Ignorance as strength: The three pillars of the Trump presidency

Ignorance as strength: The three pillars of the Trump presidency
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I keep coming back to George Orwell’s “1984” and the notion that President TrumpDonald TrumpCuban embassy in Paris attacked by gasoline bombs Trump Jr. inches past DeSantis as most popular GOP figure in new poll: Axios Trump endorses Ken Paxton over George P. Bush in Texas attorney general race MORE is bathing himself — and the rest of us — in the comforts of ignorance. If you pay attention to his news conferences and interviews, you will recognize a distinct pattern to Trump’s approach. He regularly relies on three pillars of ignorance. They are: 

  1. I didn’t know about that
  2. I haven’t heard about that
  3. No one told me that

The president’s default when he throws out something completely ridiculous or irresponsible is to couch it in these terms. He thrives on the power he derives through ignorance. The more room he leaves to speculate, the more power he perceives he can hold onto — and the worse off the American people are. 

Take Trump’s proclivity for questioning the accuracy of the coronavirus death toll. Experts all agree that we are undercounting the deaths from COVID-19. However, as Axios reports, members of the president’s team believe the government has created financial incentives for hospitals to identify coronavirus cases, such as Medicare giving a 20 percent bonus for treatment of coronavirus patients. We all know that, with the widespread testing shortages nationwide, it is, frankly, impossible that the count is not underestimated. 


The president won’t let that stop him. As recently as Friday, Trump pushed back on CNN’s Kaitlan Collins after she asked about the American death toll reaching 86,000 (it has since surpassed 90,000). Trump replied to her, “Or lower than that. I don’t know, I don’t know.” She then followed up with, “Did you see any indication that they could be lower than that?” His reply? “Oh I don’t know, but I’d like that.”

Yeah, we’d all like that. But the data don’t support it. Especially the same week a New York University study found that the Abbott Labs rapid test for coronavirus, which the White House uses, has produced, on average, 48 percent false negatives.

Another example of the pillars of ignorance at work is Trump’s latest bizarre theory that we wouldn’t have COVID-19 cases without testing. “Don’t forget, we have more cases than anybody in the world. But why? Because we do more testing. When you test, you have a case. When you test, you find something is wrong with people. If we didn’t do any testing we would have very few cases,” he remarked.

It was a bit of a head-scratcher for all of us. A discerning person — of any age — knows that isn’t how it works. But this is the cornerstone of the religion of ignorance. Testing is simply information. It doesn’t help or hurt anyone infected; it just tells you something. No testing allows you to speculate that the more than 90,000 people died of something else, or better yet: Who knows? Perhaps there’s even a way to blame it on Democrats!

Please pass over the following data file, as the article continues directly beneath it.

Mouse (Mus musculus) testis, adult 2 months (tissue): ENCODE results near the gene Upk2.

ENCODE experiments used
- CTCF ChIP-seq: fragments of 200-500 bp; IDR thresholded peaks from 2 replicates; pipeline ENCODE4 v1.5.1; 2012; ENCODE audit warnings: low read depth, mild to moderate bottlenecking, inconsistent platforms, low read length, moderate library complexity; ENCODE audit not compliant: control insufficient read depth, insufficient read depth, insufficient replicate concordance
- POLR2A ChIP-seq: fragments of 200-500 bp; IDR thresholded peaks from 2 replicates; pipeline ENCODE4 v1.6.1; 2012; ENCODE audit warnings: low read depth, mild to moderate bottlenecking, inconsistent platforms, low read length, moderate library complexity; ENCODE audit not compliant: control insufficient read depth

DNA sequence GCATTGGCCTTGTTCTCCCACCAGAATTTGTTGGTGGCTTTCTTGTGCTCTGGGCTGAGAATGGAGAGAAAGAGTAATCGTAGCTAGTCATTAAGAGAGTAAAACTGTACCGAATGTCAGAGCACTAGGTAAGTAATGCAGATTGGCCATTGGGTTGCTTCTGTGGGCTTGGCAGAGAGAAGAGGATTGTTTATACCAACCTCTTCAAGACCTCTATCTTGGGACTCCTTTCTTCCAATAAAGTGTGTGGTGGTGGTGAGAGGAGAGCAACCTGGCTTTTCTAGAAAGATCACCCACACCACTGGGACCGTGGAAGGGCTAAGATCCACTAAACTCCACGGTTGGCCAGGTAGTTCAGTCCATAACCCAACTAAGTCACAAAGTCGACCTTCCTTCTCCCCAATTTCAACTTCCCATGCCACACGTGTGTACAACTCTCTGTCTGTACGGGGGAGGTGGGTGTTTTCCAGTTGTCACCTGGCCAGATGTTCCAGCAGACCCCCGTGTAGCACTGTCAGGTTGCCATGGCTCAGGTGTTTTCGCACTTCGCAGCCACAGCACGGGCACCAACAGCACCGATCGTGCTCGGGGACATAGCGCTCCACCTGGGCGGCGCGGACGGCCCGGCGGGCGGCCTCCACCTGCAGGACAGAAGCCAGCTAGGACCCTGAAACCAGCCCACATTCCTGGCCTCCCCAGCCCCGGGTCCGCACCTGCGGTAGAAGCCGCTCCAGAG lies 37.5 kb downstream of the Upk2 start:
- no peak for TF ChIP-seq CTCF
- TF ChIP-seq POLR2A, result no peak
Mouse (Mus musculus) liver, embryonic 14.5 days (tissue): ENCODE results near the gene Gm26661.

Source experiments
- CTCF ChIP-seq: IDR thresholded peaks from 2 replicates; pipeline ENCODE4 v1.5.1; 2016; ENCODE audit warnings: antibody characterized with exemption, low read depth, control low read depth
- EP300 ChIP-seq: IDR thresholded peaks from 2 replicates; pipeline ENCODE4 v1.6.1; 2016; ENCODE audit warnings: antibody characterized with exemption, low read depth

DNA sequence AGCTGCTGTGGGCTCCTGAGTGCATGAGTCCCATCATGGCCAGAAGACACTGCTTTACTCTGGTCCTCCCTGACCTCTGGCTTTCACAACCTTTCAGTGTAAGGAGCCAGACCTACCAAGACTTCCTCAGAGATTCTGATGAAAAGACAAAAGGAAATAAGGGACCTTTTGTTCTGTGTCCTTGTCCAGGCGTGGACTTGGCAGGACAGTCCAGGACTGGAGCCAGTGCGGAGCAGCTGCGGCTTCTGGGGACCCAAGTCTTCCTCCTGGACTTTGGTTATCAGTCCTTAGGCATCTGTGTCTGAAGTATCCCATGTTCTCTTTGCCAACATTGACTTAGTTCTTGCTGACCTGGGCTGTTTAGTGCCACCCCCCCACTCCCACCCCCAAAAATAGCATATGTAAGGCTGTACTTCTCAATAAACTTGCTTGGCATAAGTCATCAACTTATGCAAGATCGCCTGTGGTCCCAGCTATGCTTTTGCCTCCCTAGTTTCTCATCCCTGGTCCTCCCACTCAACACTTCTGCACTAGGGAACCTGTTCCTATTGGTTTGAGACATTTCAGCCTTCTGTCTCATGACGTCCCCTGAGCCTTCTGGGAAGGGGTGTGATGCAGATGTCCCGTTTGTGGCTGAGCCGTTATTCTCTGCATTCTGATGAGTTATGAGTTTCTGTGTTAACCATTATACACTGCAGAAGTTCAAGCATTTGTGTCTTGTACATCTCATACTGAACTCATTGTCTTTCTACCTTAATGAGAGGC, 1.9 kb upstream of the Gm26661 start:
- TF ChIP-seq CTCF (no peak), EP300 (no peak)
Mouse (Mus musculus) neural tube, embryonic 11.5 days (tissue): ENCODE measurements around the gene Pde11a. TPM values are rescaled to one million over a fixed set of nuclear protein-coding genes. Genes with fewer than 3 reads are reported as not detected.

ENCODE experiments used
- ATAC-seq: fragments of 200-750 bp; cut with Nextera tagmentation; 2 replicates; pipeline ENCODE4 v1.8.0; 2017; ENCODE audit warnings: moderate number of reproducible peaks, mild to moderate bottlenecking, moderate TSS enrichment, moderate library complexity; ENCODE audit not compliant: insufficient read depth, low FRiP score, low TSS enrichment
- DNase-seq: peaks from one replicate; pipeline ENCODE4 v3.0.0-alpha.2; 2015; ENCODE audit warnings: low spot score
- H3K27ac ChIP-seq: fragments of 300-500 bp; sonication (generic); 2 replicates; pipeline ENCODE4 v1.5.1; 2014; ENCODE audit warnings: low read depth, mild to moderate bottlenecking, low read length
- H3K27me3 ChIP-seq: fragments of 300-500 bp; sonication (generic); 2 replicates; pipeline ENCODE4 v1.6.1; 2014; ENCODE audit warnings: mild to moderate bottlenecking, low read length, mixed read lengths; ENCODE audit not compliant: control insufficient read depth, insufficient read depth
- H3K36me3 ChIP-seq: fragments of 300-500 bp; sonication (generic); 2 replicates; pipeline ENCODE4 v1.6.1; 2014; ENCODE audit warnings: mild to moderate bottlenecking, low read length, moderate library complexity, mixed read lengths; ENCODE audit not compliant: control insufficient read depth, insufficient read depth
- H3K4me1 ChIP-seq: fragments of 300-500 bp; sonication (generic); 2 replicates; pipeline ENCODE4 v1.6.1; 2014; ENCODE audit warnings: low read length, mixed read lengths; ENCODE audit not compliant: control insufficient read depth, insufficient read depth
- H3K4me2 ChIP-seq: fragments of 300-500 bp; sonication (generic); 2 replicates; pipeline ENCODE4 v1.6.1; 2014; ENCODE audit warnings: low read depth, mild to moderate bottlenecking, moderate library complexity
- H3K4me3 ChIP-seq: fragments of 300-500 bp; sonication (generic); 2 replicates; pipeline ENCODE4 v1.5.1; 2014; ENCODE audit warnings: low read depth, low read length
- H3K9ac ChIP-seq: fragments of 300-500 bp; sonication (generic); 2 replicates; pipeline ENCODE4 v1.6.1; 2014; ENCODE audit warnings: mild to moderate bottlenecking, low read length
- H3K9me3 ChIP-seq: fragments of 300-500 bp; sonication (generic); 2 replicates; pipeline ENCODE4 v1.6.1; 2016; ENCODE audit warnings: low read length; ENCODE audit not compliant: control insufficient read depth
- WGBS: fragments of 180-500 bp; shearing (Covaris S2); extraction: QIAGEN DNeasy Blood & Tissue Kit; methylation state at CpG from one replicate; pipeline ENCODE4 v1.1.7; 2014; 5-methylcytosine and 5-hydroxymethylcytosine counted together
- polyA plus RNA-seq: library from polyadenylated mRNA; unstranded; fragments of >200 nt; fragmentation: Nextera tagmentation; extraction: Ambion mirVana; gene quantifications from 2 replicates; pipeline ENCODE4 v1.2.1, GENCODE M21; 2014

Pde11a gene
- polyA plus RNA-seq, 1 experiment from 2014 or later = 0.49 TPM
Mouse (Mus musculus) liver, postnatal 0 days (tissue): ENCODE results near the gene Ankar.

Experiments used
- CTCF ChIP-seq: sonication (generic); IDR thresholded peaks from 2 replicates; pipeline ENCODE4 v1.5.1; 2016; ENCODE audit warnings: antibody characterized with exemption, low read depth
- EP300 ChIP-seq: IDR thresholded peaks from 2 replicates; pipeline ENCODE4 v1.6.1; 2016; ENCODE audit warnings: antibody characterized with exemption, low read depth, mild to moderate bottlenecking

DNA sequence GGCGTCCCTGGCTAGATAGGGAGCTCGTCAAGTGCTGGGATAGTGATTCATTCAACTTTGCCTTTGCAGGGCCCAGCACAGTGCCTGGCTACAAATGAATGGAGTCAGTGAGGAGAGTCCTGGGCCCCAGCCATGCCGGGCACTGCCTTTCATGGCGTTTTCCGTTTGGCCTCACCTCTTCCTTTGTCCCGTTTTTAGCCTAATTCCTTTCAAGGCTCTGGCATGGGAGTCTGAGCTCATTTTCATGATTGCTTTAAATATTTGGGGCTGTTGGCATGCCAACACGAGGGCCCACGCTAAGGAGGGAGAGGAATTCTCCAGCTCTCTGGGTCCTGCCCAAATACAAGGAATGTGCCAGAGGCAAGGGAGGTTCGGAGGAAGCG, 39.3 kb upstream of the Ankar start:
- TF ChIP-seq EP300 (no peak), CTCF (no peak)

The freedom to speculate breeds wild conspiracies, which have become the bread and butter of the Trump era. We are experiencing it at work with the ridiculous “Obamagate” conspiracy, as well as the president’s son’s latest. On Saturday night, during an appearance on Fox News, Eric TrumpEric TrumpTrump to Pence on Jan. 6: 'You don't have the courage' Florida city bans gambling amid prospects of Trump-owned casino Lara Trump on Senate bid: 'No for now, not no forever' MORE predicted that “after Nov. 3, coronavirus will magically all of the sudden go away and disappear and everybody will be able to reopen.”


Without sowing doubt, Trump has nothing. And so the president, his team and his family will continue to manipulate and draw their power through ignorance. The head-in-the-sand approach seems to be very comforting.

It’s critical to draw the distinction between the Orwellian use of ignorance and the president’s disdain for the truth, which is well documented. From his accusations of “fake news” in the face of good, accurate reporting to false statistics when it comes to immigration, health care or the economy, lies are very much his currency.

It has always mattered that the president lies. The impact, though, is even more deeply felt during a global pandemic such as that we are experiencing, and his use of ignorance as a strongman mechanism makes the lies even more dangerous. 

Power through ignorance is a great brand for a man of such incredible ignorance. It’s up to the American people to see through the act of obfuscation and distraction. 

America deserves a president who subscribes to three very different pillars. We deserve a president who does know, who has heard about that, and has been told about that and is working on it.

Jessica Tarlov is head of research at Bustle Digital Group and a Fox News contributor. She earned her Ph.D. at the London School of Economics in political science. Follow her on Twitter @JessicaTarlov.